Astrophoto Bucket List

After the eclipse on August 21st, I took a deep breath.  I spent a year focussed on photographing the eclipse, and with that goal complete, what was next?  I was in the plateau of the Grand Teton National Park in Wyoming, a couple dozen miles from Yellowstone, and had three days to enjoy with my fiancee.  As luck would have it, those days were absent of any clouds, giving me two perfect evenings in clear, dark, dry skies to do some of the best astrophotography of my life.  Here’s what I shot. The milky way shot for me is a...

Ceres and Photoshop

NASA has been zeroing in on certain features of dwarf planet Ceres and looked at them in more detail.  Here are the most surprising as well as what we know so far. There are a few other great videos in this playlist, but the first one gives a great summary of what has been seen so far.  The most surprising and interesting feature of Ceres in my opinion has been the Occator crater.  With the enigmatic bright spots that have been observed since the Dawn spacecraft approached Ceres, we are seeing them in finer detail than ever before, and we...

Ceres Up Close

It’s mapping orbit #4 for the Dawn spacecraft as it orbits the dwarf planet Ceres.  Currently mapping at an altitude of only 385 Km, the images are stunning, and give a feeling of actually being on Ceres.  I can imagine the terrain, being in a crater, seeing the dark horizon off in the distance, the rocky-ice world untouched for Billions of years. It really reminds me of the Moon, with the powdery bright dust across the surface and craters dotting the landscape, yet when I see some of the close up craters, it feels very different from our familiar moon. ...

The Mystery Spot of Ceres

Since the arrival of the Dawn spacecraft in March of 2015, we have seen tremendous views of the dwarf planet Ceres.  Lying within the asteroid belt, it is revealed to be a frozen world of ice and rock, with many interesting features.  None of these features had generated more intrigue than the famous bright spot in the bottom of what is now called the Occator crater. The icy spot has had astronomers guessing for months whether it is a cryovolcano, water ice, frozen carbon dioxide, or something even more strange and rare. As the Dawn spacecraft has moved into a...

Space Rocks Hit Ceres With a Splat

It’s hard to do experiments in space.  It costs a boatload of money, takes years of preparation, and even then we can’t get much further than low-Earth orbit. But there is a cheaper alternative to understanding the universe.  We can perform experiments on Earth to simulate what happens far beyond our own planet. That’s just what scientists did at the Vertical Gun Range at NASA’s Ames Research Center in California.  They found that Ceres is likely a mish-mash of celestial bodies from several billion years of bombardment. Until March of this year, when the Dawn spacecraft entered orbit of the...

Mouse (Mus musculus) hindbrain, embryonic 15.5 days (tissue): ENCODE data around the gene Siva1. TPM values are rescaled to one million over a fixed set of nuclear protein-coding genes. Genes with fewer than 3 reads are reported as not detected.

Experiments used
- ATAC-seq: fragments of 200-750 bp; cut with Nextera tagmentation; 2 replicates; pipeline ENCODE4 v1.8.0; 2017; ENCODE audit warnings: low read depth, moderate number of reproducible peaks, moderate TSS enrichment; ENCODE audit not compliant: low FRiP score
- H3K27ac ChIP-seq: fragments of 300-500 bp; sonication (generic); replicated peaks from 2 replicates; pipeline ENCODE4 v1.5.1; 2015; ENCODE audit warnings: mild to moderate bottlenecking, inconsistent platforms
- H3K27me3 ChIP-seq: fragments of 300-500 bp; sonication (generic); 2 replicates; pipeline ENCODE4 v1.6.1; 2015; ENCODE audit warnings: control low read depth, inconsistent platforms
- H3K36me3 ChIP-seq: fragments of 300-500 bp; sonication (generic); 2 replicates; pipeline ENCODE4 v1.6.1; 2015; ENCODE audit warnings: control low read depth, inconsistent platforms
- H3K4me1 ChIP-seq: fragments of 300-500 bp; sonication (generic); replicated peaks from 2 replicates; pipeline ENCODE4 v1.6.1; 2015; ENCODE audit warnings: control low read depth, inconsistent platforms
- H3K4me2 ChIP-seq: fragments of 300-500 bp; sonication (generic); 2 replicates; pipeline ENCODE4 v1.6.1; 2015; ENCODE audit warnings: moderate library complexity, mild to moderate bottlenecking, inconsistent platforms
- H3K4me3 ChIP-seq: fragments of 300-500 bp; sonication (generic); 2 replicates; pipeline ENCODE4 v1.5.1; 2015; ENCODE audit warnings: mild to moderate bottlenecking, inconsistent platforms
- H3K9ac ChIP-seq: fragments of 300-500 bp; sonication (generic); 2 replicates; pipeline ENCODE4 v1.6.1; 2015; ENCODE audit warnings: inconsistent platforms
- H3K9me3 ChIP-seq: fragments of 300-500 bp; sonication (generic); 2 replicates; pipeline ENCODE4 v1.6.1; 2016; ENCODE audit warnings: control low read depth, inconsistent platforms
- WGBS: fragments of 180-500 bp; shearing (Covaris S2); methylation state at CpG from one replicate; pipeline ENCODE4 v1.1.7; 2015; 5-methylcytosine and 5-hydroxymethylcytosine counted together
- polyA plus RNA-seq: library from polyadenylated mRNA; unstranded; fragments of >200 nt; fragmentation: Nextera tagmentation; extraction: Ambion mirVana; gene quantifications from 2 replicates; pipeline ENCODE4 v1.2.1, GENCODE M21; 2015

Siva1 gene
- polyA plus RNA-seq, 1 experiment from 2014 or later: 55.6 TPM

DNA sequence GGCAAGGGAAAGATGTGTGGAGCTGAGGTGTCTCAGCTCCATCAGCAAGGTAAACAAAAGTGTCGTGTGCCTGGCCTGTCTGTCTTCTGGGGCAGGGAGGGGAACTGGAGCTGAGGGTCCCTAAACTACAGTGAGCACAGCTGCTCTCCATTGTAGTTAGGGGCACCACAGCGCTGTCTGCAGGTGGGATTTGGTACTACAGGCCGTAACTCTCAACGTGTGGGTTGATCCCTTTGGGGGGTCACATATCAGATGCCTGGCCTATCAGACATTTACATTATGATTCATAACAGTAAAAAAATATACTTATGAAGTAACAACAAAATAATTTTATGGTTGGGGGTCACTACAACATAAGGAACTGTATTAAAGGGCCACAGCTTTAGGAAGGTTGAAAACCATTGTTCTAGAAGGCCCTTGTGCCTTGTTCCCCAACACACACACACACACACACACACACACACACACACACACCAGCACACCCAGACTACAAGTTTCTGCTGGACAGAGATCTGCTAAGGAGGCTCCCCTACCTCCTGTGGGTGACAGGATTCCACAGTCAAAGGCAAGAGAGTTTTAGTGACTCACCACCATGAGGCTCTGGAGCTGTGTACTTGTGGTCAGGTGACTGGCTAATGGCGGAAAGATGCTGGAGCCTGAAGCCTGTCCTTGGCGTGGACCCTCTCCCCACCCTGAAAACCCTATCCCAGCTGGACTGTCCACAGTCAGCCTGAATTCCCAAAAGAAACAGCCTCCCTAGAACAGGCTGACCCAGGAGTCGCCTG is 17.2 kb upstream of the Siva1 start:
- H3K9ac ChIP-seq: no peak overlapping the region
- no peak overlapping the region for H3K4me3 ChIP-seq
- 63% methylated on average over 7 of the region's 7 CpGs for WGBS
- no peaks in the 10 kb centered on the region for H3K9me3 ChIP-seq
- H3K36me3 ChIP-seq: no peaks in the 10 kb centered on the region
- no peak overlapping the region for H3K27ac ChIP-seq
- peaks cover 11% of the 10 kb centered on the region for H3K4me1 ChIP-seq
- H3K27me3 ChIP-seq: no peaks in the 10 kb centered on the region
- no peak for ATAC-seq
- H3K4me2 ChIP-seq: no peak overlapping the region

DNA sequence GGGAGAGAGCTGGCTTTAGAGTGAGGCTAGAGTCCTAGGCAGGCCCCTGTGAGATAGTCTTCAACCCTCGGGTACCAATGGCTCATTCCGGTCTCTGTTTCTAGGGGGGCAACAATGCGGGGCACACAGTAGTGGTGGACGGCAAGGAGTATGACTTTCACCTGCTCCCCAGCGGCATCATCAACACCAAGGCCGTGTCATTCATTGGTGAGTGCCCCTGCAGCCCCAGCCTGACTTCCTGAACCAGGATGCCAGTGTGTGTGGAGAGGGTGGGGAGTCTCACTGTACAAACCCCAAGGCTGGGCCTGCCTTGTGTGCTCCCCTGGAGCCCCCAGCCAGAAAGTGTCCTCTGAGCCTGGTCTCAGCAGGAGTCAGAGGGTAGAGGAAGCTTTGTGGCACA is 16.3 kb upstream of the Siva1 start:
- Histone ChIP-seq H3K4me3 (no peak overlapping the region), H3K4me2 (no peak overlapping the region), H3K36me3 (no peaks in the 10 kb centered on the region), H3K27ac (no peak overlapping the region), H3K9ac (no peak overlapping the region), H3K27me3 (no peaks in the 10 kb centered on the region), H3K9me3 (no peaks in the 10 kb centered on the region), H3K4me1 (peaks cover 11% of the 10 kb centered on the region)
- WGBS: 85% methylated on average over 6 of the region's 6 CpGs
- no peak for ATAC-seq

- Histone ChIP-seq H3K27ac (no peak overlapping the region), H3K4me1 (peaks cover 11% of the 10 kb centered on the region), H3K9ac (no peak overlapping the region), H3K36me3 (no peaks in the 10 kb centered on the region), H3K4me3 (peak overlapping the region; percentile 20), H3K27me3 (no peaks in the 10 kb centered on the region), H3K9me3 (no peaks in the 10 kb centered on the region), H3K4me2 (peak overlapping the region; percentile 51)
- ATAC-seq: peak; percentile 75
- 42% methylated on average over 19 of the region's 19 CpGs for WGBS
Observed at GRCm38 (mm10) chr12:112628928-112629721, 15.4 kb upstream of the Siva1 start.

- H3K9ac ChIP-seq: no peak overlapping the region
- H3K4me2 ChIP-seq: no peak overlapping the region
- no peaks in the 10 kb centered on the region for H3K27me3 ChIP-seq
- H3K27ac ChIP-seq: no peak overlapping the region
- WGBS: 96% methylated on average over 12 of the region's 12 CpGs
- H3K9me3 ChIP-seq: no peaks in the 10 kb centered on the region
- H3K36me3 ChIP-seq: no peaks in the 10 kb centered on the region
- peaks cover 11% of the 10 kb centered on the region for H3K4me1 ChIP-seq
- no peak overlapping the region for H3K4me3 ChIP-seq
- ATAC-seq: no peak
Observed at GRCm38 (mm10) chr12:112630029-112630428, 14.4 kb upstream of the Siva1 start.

Planets to See: October 2015

The month of October has some promising sights for Astronomers and the public, though only if you are an early riser.  The intricate pre-dawn dance of the Planets Venus, Mars, and Jupiter continues from it’s initial soiree in September, with a couple of close passes throughout the month that are must-see.  Early on in the month, the waning crescent moon passes the group and gives us a perspective on the plane of the Solar System.  By month’s end, the planets will continue to shift around as they are joined by Mercury, slowly rising above the morning Sun.  Here are a...

What is in Occator Crater?

The short answer is….we don’t know.  It could still be a lot of different things, but take a look for yourself and see if you can figure it out. Here are the possibilities: Ceres is soon to make a descent to its lowest orbit for final mapping, and will be orbiting only 375 Km above the surface.  This will give the highest resolution data yet, and hopefully shed some light on the mystery of Occator crater. What do you think?

The Close-Up View of Ceres’ Mystery Bright Spot

The mysteries of the Occator crater on Ceres have continued to puzzle astronomers and the public, even as we have seen increasing resolution in recent photos.  The latest photos show a resolution of 140 meters per pixel and reveal striking details, though the jury is still out on what exactly the bright material is and where it came from. It seems incredibly likely that the bright spots are ices of some sort, maybe even water ice, since Ceres is a water-rich body, and may have more water than Earth!  One hypothesis is that Ceres has a subsurface layer of water,...

Ceres Full Maps

Since the Dawn spacecraft arrived at Ceres in March of this year, it has slowly been taking high resolution maps of the surface from several different altitudes. After each successive mapping run it moves into a closer orbit of the icy world for a higher resolution glimpse. After two successful mapping runs, we finally have a full high resolution topographic map of Ceres, revealing its cratered surface in unprecedented detail. With a quick look at the map, a couple of things become apparent immediately.  For one, the surface craters are quite deep, and consistent with an icy crust.  The size...

Ceres: Before and After

Remember a few months ago when excitement was high about seeing the surface of the dwarf planet Ceres for the first time with the Dawn spacecraft? Remember when the pictures were simple and blurry and looked more like a conspiracy theorist’s UFO pictures than another celestial body? Remember when I wrote about how cool it will be when we become the first humans in history, and the first form of life to ever see the surface of this object? The lead up to the Ceres encounter is well summed up in the NASA video from right before the encounter. I...